Dusk was dimming focus on us as we turned the corner at the bottom of a long narrow laneway. At the end of that street we could make out a truck and the scurryings of people loading. We arrived and disembarked on the opposite, and empty side of the street, from the truck. With almost military like manoeuvres, packs were placed against a long bare rendered wall, carriers were paid, jackets were being located from our packs in case they became buried in the packing. I had my arms buried to the elbows in my pack as I heard an anguished shout from my left. One of the small day-packs was missing. All confusion broke out. I closed my pack up quickly, laid it face down and ran to see what had happened.
To this day that single incident of theft has bewildered me. I considered how careful we'd been, edged to acute awareness, that this same incident was possible. But how it was possible we had no idea. In the momentary turn of a head, a magician's fleeting distraction, it was gone. Gone were pack, camera, jumper, sunglasses, walkman and, worst of all, passport and travellers cheques and a small amount of cash.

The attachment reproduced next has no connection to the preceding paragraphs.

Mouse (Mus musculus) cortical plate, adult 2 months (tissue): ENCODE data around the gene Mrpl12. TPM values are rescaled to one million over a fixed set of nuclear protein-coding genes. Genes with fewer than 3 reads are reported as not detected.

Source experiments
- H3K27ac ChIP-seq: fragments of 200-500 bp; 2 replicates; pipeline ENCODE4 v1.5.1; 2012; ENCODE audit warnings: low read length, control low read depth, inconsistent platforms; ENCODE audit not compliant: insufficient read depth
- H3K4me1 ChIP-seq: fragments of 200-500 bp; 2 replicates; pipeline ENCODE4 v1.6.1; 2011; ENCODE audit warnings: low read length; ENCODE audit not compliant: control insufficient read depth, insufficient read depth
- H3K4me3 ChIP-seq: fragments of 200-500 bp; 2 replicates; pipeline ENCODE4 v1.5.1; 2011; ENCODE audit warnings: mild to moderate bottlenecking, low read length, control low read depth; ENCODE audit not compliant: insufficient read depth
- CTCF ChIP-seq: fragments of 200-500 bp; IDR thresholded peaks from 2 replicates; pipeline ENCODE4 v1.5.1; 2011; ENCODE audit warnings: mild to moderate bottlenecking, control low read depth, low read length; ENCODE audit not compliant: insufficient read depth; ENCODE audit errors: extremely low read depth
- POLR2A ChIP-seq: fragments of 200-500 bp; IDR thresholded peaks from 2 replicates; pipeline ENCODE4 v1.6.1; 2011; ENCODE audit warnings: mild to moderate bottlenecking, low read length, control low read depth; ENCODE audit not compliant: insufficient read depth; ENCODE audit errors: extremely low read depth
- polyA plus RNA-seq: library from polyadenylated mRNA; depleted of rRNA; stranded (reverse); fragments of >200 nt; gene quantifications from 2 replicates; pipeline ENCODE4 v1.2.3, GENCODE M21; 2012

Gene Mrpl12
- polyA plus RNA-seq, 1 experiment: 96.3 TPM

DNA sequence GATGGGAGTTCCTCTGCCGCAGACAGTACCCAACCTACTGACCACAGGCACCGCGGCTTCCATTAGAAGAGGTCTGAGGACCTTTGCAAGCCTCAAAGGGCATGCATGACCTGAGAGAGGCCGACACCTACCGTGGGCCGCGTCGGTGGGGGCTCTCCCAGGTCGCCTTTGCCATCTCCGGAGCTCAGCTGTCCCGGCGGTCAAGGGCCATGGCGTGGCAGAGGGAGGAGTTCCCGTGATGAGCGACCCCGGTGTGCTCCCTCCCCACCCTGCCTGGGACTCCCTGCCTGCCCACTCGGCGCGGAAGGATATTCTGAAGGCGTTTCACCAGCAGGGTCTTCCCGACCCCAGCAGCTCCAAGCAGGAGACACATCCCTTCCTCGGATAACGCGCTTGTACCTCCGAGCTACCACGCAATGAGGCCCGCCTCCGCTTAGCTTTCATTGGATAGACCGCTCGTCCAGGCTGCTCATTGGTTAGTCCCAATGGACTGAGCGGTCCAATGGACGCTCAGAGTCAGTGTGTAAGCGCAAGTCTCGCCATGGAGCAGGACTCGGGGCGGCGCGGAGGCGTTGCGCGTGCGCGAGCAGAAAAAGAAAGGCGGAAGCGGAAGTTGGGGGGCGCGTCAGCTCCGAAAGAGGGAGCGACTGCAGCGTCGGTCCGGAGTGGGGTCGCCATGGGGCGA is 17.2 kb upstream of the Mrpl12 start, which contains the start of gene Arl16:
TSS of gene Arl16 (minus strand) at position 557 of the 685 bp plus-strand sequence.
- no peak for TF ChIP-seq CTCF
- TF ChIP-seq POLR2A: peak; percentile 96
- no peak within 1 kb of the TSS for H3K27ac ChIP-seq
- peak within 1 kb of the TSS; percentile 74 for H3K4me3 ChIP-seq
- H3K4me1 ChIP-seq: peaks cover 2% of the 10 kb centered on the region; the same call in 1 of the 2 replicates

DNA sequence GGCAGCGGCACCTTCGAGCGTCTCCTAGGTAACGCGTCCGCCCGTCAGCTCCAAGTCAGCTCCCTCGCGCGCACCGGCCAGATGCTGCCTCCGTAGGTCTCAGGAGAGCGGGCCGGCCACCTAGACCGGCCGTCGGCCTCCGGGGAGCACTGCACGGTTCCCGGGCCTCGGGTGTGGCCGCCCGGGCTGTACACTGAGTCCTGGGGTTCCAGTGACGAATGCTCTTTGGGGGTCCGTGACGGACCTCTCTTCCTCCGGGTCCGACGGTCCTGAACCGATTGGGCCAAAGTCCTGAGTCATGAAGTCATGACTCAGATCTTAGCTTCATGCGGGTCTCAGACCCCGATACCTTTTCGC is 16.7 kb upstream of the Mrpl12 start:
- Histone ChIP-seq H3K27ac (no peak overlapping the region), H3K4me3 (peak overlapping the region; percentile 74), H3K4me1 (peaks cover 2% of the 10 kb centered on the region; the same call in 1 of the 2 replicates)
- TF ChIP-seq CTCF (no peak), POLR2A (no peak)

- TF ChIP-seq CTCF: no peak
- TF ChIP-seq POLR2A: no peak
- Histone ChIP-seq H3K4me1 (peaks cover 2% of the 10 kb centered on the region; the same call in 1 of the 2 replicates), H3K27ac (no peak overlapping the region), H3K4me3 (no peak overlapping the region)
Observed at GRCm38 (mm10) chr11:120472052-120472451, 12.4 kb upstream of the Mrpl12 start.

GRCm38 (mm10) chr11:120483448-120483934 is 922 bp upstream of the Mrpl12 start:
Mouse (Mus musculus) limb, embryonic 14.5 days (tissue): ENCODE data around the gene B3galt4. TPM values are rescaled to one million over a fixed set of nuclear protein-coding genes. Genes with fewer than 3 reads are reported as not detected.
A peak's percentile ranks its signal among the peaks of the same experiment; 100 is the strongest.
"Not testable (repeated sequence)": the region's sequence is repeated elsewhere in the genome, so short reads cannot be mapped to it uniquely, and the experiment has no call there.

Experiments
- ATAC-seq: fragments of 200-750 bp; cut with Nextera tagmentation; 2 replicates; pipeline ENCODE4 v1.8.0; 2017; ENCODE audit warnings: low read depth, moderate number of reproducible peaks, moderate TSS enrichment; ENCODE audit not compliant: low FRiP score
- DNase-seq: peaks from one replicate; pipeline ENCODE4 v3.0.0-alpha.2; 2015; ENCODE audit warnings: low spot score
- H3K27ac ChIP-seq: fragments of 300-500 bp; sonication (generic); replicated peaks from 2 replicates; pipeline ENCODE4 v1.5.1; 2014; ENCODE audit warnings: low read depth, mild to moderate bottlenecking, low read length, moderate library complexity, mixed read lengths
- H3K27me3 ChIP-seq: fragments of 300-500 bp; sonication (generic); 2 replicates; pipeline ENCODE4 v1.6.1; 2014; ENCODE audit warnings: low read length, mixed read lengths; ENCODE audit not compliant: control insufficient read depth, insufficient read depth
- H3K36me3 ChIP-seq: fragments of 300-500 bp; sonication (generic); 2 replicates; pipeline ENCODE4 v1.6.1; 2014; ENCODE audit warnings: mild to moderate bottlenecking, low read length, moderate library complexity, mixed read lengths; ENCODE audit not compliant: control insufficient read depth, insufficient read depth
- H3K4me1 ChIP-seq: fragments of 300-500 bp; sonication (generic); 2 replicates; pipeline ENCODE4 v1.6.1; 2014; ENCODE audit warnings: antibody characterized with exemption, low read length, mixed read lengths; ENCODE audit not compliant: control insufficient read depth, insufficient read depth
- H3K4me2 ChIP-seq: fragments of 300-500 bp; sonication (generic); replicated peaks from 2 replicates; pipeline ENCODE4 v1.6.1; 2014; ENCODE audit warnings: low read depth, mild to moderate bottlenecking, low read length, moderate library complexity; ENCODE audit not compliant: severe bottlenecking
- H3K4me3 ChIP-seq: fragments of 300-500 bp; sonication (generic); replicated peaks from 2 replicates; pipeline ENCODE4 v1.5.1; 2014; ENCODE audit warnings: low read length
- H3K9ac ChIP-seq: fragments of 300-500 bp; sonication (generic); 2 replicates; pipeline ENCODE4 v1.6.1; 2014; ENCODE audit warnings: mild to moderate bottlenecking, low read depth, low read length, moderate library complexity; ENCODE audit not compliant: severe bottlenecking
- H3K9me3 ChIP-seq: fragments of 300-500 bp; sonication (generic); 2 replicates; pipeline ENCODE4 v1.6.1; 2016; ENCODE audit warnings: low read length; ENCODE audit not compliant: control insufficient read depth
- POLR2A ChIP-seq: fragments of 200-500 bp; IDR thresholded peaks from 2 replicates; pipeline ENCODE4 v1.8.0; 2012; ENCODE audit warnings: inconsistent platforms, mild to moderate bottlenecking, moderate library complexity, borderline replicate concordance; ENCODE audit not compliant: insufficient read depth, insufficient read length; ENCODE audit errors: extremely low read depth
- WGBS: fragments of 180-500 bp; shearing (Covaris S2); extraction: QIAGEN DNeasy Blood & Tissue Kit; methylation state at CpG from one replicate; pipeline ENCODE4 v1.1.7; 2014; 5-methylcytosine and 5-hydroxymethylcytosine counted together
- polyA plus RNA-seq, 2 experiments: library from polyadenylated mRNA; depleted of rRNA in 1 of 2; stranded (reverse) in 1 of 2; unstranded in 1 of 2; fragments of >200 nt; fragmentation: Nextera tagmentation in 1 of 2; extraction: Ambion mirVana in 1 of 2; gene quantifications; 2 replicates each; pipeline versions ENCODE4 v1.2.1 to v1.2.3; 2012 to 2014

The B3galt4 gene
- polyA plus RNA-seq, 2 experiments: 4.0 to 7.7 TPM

I was also aware that he'd made some grand mistakes. The first was not to keep his passport and money on his body at all times, especially here, and secondly, it was foolish to have even let go of such a portable unit. I had kept mine on the whole time. Looked slightly silly and was, undoubtedly, uncomfortable to have your large pack on your back and your small pack on your chest, but the outcome was surer. At least this was my reckoning. Maybe I'd just been lucky again! A year of luck .... maybe? Maybe not!